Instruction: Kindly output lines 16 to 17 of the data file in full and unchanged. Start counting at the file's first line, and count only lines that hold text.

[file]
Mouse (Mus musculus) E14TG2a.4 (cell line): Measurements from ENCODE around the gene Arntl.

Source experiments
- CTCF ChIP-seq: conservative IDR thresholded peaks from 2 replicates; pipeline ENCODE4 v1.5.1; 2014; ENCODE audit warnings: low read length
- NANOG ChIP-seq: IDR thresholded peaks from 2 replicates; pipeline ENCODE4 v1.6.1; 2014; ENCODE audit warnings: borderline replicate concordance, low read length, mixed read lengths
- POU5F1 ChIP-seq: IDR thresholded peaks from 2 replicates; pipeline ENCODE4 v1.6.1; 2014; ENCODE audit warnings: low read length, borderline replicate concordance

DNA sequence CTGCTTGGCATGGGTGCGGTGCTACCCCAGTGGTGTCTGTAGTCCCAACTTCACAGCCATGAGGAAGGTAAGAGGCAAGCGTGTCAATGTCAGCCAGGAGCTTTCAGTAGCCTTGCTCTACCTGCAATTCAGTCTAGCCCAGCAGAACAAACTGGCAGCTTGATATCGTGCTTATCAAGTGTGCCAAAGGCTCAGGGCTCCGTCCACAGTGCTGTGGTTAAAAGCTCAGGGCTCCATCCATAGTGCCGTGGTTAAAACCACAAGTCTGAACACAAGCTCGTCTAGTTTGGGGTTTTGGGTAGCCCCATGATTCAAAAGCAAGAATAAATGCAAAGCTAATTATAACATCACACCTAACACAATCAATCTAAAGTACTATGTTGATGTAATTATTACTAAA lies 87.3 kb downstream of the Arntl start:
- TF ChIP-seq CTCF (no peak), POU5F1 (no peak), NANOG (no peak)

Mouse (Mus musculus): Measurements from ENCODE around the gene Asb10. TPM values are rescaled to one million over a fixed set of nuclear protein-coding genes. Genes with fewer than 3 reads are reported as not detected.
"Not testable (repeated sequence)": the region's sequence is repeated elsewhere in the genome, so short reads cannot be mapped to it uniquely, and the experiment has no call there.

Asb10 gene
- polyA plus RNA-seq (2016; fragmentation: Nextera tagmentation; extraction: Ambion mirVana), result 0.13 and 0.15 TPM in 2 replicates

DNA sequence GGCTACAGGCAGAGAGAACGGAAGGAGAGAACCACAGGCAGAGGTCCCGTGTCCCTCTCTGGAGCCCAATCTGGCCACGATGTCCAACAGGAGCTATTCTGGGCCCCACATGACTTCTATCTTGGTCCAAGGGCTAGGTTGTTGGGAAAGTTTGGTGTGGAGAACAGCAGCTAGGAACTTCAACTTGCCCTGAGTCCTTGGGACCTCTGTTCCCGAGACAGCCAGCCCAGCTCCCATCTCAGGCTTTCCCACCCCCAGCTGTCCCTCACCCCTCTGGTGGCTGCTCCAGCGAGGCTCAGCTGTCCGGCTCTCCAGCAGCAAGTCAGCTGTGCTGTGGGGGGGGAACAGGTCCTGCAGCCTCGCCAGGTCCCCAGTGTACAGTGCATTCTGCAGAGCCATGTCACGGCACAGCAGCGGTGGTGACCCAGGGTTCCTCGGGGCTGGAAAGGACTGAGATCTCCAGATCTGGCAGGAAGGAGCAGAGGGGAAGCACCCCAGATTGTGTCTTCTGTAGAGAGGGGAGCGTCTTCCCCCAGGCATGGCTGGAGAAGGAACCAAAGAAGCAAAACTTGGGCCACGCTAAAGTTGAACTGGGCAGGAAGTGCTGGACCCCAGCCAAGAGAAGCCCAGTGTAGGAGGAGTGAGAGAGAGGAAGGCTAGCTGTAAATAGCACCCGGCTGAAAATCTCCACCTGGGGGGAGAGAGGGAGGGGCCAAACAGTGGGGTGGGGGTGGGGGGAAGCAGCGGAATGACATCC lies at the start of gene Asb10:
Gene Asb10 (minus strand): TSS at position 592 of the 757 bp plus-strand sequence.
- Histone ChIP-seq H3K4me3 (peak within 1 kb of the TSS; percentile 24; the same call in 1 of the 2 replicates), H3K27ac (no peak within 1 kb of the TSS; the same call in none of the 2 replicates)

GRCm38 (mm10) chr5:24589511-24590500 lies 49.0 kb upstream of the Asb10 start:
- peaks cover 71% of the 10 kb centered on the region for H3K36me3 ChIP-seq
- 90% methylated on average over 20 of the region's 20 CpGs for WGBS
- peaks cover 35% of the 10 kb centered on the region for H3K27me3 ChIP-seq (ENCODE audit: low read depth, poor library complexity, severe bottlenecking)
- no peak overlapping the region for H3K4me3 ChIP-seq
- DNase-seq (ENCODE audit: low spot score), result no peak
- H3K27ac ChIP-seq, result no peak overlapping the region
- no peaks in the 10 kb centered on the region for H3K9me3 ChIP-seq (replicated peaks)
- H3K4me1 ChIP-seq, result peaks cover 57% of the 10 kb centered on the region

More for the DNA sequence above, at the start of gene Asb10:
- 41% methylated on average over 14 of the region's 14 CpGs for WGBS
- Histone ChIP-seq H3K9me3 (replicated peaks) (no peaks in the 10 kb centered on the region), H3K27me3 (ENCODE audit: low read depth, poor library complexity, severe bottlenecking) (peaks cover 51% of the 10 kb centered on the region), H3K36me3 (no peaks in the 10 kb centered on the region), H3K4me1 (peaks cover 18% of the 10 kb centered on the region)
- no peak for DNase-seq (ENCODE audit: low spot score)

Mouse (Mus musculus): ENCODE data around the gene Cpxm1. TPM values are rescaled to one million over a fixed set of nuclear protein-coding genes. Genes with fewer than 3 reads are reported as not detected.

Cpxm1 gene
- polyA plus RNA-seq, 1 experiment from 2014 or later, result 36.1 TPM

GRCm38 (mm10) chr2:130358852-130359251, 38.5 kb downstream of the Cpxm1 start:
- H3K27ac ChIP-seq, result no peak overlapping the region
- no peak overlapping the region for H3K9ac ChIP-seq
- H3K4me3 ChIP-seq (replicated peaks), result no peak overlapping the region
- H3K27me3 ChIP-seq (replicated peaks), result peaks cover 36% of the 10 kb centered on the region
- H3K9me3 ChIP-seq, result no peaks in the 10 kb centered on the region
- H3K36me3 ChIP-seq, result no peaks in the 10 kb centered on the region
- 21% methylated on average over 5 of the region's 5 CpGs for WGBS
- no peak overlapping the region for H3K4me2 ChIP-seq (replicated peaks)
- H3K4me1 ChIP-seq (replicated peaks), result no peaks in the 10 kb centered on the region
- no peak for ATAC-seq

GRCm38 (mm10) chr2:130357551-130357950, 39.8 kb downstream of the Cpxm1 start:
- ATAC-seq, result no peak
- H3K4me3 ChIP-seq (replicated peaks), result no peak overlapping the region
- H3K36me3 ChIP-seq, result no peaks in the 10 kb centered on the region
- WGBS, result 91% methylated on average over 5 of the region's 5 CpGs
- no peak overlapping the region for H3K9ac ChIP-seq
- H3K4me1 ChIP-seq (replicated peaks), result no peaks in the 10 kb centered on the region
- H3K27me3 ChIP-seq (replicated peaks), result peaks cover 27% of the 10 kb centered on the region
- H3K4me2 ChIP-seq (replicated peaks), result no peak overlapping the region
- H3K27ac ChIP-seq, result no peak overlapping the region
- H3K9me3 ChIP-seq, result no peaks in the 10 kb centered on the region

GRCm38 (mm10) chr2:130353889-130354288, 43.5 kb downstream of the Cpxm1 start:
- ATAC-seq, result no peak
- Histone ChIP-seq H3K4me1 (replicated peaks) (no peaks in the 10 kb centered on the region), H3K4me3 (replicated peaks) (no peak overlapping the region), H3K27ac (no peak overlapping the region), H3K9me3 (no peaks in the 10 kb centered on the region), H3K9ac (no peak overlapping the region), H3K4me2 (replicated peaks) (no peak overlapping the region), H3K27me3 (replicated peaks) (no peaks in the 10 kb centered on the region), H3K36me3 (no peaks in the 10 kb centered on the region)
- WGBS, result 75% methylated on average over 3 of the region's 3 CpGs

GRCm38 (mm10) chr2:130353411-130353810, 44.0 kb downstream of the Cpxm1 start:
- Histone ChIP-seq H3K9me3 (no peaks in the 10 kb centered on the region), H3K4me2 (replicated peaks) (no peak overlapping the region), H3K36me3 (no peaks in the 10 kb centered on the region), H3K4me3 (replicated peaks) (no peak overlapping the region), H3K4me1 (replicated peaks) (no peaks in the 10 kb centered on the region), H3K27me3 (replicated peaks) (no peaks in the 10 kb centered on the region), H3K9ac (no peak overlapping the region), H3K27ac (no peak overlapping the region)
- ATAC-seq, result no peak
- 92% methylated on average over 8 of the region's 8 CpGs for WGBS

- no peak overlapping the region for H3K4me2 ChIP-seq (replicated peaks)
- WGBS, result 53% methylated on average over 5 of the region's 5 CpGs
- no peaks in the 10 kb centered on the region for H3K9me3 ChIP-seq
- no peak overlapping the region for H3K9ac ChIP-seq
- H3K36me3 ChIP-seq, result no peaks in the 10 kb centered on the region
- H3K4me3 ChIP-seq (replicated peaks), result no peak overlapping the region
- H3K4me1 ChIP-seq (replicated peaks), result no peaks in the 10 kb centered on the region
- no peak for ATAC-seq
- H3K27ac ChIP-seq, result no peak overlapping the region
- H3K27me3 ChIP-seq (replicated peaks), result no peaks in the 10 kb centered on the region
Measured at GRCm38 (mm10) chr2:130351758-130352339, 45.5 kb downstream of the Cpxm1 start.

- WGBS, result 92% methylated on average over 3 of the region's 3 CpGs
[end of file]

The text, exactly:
- peaks cover 71% of the 10 kb centered on the region for H3K36me3 ChIP-seq
- 90% methylated on average over 20 of the region's 20 CpGs for WGBS